Happy New Year! It’s that time again–time for a look back at the schemes, scams, and issues Writer Beware covered in 2019.
Sadly, there’s never a shortage of stories like these.
Scandal Engulfs Independent Publisher ChiZine Publications: Arguably the biggest small press story of the year, the spectacular collapse of Canadian indie ChiZine Publications–amid allegations of non-payment, financial mismanagement, and a horrifically toxic work culture rife with bullying, sexual harassment, racism, and more–posed thorny questions for the small press community about cultures of silence, the treatment of whistleblowers, and the tacit enabling of unprofessional behavior.
Authors’ Concern Grows Over Late Royalty Payments At Dreamspinner Press: Multiple author complaints of nonpayment and other problems, for which Dreamspinner has provided confusing and conflicting explanations. (Dreamspinner has become part of the implosion of Romance Writers of America, with RWA accused of failing to assist Dreamspinner authors who requested help.)
Fireside Press Cancels Multiple Contracts: Mass contract cancellations don’t generally bode well for publisher health.
Complaints At Month9Books, Nonstandard Business Practices at Black Rose Writing: Long-standing issues, including late payments and bullying, appear to be ongoing at Month9. As for Black Rose, it presents as a “traditional” publisher but, vanity publisher-style, sells a large menu of marketing services to its authors.
Trouble at Dog Ear Publishing: Multiple, long-standing author complaints of nonpayment by this assisted self-publishing company (this publishing model is in trouble generally).
AWARDS TO AVOID
If you’ve been reading here for a while, you’ll know that I’m no fan of contests and awards–not just because they often involve big entry fees (even the legit ones), but because they so often have author-unfriendly rules and guidelines. Here are a few I encountered in 2019.
Can We Get a Do-Over? What do you do when you get caught with predatory language in your contest guidelines? You hastily switch it out, of course. That’s what Harper’s Bazaar did when the copyright grab in its annual short story competition was outed on Twitter.
Rights Grabs by the Sunday Times Audible Short Story Award: Another prestigious (and rich: the winner gets £30,000) contest with a predatory rights grab.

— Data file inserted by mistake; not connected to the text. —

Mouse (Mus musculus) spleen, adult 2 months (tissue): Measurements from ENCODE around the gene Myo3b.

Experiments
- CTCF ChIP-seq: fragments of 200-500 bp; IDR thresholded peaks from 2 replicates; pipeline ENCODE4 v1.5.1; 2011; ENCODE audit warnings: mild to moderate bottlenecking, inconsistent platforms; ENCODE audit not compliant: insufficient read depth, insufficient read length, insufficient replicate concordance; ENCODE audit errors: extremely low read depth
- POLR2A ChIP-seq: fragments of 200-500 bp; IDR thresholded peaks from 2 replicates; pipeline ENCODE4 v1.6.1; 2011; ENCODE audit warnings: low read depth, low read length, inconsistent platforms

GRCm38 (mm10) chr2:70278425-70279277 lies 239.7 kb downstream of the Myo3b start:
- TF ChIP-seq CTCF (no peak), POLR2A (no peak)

The Pressfuls Short Story Contest: Why not to enter a contest that doesn’t post rules and guidelines: you may discover, as writers who entered this contest did, that your work has been published without your permission.
SAVE YOUR CASH
The shady underbelly of the publishing world is chock-a-block with those who scheme to take authors’ money, by fair means or foul. Here are some especially foul examples.
Seven Prolific Vanity Publishers: A look at the vanity publishers about which I get the most questions, including Austin Macauley, Page Publishing, and Christian Faith Publishing.
Anatomy of a Book-To-Screen Scam: One of the most unlikely outcomes of publishing a book is selling film rights. Book-to-screen scammers–who purport to turn your book into a screenplay, shop it to Hollywood, and more–don’t want you to know that.
Vanity Radio: Why You Should Think Twice: Should you ever pay for a radio interview? Like paid book reviews, this is an iffy proposition–even if you’re not being solicited by a scammer.
Alpha Books United: A Pack of Scammer Lies: Dissecting the highly deceptive pitch by one especially egregious publishing and marketing ripoff.
ADVICE YOU CAN USE
When a Publisher Claims Copyright on Edits: This predatory practice is a big publishing contract red flag.
How Predatory Companies Are Trying to Hijack Your Publisher Search: Among other sneaky techniques: fake publisher matching sites that purport to guide you to appropriate publishers but steer you to vanities and self-publishing companies; deceptive use of Google ads to do the same thing; fake facts and statistics about traditional publishing designed to make the vanity model seem preferable.
Awards Profiteers: How Writers Can Recognize Them and Why They Should be Avoided: Profiteering awards programs have a secret agenda: making money for the sponsor with huge entry fees. They’re not about honoring writers.
Be careful out there!
From the Philippines, Not With Love: A Plague of Publishing and Marketing Scams: This is one of the biggest new scam trends threatening self-pubbed and small press authors. Some background on how the scams came to be, plus a list of the nearly 70 scammers I’ve discovered so far.
Issues at Audible’s ACX: Including attempted rights fraud and inexplicably withdrawn promo codes.
Caution: Turkish Publisher Mavifil Publishing (Mavifil Yayinlari): Old scammers never die; they just change their names. A non-paying publisher that stalked writers in 2011 returns to stalk them in 2019.
AMS Literary Agency: Approach With Caution: Old scammers never die; they just change their names. Whoops, didn’t I just say that? The owner of one of the most notorious vanity publisher scams ever returns in the guise of a literary agent.
Beware: Wid Bastian aka Widtsoe T. Bastian/Genius Media Inc./Kairos Phoenix Company: A convicted felon, an ebook promo and box set scheme. What could go wrong?
Publishizer: Do Authors Really Need a Crowdfunding Literary Agency? Yet another of those reinvent-the-wheel attempts that are so common in publishing: a crowdfunding site for writers that claims to represent manuscripts to publishers, but is mostly used by vanities and other fee-chargers (some of them seriously questionable).